Voters will decide one contested Democratic-NPL statewide race in North Dakota’s primary election, between candidates the party has endorsed and disavowed, respectively.
Zach Raknerud, a 26-year-old retail manager in Minot, is the party’s endorsed candidate for North Dakota’s sole U.S. House seat. He’ll face Roland Riemers, who runs a rental property company in Grand Forks, in the primary for the Democratic-NPL nomination.
The party’s nominee would be expected to face incumbent U.S. Rep. Kelly Armstrong, R-N.D., and Libertarian Steven Peterson in November. Neither has a challenger in the primary.
Riemers, 77, has been an unsuccessful candidate for several offices in recent years, including secretary of state, agriculture commissioner, state auditor and governor. He’s usually run as a Libertarian but is seeking the Democratic-NPL nomination to better his chances against Armstrong in November, should he go forth.
Though Republicans hold all statewide and congressional seats in North Dakota, and control its Legislature, Democrats have fared better than Libertarians, who hold no seats in state government.
Riemers participated in a protest in April at the state Capitol against Gov. Doug Burgum’s business closures and restrictions due to the coronavirus pandemic. The same day, Democratic-NPL Party leadership disavowed his candidacy.
“Riemers words and actions are irresponsible and not representative of Dem-NPL values. We disavow his conduct and his campaign entirely,” Democratic-NPL Party Executive Director Michael Taylor said in a statement.
Raknerud, who is running to improve economic conditions for working families, said his candidacy is more reflective of Democratic-NPL values. He said he’s been “thankful” for the precautions state officials have taken in response to the pandemic.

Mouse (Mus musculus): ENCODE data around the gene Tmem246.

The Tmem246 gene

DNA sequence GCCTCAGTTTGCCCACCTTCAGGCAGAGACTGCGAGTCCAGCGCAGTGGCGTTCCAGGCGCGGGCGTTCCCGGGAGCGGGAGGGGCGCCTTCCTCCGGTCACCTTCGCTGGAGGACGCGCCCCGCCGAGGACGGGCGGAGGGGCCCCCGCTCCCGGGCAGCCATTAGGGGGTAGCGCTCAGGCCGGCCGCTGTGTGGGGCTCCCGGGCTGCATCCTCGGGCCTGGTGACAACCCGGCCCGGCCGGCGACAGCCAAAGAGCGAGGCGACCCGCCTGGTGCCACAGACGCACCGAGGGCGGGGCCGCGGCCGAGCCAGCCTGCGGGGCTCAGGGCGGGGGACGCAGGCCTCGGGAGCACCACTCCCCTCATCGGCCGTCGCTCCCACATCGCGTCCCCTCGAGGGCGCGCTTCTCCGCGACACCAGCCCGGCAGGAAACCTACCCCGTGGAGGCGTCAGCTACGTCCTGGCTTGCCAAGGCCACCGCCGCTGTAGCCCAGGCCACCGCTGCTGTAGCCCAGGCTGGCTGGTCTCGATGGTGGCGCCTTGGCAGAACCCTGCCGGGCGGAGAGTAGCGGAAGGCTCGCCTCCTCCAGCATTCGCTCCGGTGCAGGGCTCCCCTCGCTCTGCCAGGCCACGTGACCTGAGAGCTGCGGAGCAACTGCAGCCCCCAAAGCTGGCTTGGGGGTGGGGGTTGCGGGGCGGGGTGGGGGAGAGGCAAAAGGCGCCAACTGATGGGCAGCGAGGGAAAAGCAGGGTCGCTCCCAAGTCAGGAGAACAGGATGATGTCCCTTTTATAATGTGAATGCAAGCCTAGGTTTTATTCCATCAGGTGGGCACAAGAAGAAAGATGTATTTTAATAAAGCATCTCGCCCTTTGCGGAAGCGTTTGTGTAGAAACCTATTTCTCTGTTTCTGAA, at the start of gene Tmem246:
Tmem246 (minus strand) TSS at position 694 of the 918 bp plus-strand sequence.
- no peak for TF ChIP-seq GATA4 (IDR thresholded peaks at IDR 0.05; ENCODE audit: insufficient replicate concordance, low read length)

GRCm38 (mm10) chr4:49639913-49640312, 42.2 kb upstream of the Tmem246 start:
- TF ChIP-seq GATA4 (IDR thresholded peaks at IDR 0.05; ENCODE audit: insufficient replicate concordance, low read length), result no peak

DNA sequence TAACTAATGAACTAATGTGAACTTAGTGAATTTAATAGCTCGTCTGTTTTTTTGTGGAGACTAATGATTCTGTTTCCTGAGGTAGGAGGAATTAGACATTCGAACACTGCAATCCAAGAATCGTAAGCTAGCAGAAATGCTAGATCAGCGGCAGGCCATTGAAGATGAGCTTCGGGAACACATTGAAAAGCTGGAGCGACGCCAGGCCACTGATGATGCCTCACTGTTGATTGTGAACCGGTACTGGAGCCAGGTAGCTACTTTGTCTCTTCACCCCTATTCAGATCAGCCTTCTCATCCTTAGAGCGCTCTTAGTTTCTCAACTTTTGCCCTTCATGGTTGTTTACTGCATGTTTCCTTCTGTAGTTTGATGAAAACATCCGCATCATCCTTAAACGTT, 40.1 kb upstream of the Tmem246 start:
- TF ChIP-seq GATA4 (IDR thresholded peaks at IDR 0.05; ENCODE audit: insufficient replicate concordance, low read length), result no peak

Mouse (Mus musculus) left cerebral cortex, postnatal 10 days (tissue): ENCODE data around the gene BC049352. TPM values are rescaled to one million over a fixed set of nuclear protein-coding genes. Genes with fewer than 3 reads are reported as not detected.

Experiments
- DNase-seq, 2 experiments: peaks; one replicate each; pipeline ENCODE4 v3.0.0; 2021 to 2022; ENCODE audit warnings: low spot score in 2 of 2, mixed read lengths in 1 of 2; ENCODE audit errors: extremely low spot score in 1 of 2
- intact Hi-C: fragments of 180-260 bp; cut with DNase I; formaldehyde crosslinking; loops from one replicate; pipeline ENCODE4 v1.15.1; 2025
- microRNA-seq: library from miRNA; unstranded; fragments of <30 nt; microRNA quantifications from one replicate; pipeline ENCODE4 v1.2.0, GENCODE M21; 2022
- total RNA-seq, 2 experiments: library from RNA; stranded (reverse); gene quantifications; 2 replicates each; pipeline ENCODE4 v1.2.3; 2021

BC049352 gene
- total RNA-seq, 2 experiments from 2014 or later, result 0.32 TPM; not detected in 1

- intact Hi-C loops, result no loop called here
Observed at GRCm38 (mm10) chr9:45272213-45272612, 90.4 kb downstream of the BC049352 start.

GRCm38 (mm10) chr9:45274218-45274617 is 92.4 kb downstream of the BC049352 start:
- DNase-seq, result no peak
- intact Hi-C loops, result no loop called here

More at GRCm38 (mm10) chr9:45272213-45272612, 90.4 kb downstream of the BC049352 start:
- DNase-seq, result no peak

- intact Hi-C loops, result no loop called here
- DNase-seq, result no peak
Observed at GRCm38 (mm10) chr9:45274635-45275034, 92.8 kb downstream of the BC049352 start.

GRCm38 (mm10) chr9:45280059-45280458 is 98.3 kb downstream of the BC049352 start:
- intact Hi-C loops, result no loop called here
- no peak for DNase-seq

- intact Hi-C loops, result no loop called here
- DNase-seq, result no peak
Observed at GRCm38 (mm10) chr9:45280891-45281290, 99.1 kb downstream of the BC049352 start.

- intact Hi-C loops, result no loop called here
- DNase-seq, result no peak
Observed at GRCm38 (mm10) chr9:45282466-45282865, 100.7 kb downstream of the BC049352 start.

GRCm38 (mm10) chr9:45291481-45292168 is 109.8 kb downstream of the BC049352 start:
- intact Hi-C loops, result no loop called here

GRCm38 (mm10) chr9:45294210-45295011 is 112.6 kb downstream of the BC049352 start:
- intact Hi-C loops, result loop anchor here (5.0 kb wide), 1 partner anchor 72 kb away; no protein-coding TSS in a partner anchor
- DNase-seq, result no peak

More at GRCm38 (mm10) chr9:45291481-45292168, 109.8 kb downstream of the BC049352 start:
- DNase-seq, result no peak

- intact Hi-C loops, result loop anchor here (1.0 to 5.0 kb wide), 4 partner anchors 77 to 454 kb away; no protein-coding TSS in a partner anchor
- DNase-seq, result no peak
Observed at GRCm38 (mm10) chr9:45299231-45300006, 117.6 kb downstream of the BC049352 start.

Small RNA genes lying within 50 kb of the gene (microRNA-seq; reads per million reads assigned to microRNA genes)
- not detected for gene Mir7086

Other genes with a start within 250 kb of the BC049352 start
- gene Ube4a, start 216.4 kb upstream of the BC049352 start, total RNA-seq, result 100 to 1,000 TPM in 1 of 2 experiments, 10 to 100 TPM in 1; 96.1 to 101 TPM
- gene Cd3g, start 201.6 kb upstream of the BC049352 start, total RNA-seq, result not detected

But “we could have gone so much farther” beyond the $2.2 trillion CARES Act federal rescue package, he said, such as pausing “nonessential” debt collection and better supporting workers and small businesses.
Riemers said he supports a strategy of herd immunity and social distancing without closures to mitigate the pandemic. He said he would have voted against the CARES Act, and would have preferred that the $1,200 economic impact payments be given “to people who really needed it.”
Regarding his party affiliation, Riemers said he’s been involved with North Dakota’s Republican and Democratic-NPL parties in the past.
He also said Democratic-NPL support in 2016 helped him garner almost 23% of the statewide vote as a Libertarian candidate for state auditor against Republican Josh Gallion. Democrats had no candidate for that race.
But Riemers feels his chances would be better on a different ticket this time around. He’s running due to a dissatisfaction with Armstrong and Washington, D.C., and called himself conservative when it comes to spending.
Raknerud said Riemers doesn’t offer a platform to support North Dakota’s working people, but his strategy is “correct” in that North Dakota has a two-party system of politics.
“If he’s going to try to insurge into one, that’s his own deal, but we’re going to make sure he doesn’t do it,” he said.
Riemers said he’ll campaign for Raknerud if Raknerud is nominated in June “because I kind of like the guy.” He wasn’t aware of the party disavowing his candidacy when asked about it, but said “that’s up to the voters to decide.”
“The people know who I am and what I stand for,” Riemers said.
Riemers’ strategy is a long shot, according to Mark Jendrysik, a professor of political science and public administration at the University of North Dakota. Most candidates who shift party affiliations don’t do it out of convenience, he said. Name recognition helps in a race, but Riemers is known as a Libertarian, he added.
“I don’t think that the average primary voter of the Democratic-NPL Party is going to vote for a man who has identified as a Libertarian for a long time, has run under their banner, repeatedly, for multiple offices,” Jendrysik said.
North Dakota’s primary election will be conducted entirely by mail-in ballot due to the pandemic.
Either Raknerud or Riemers will proceed to the Nov. 3 general election as the Democratic-NPL nominee for U.S. House. A Democrat last won the seat in 2008. The salary is $174,000.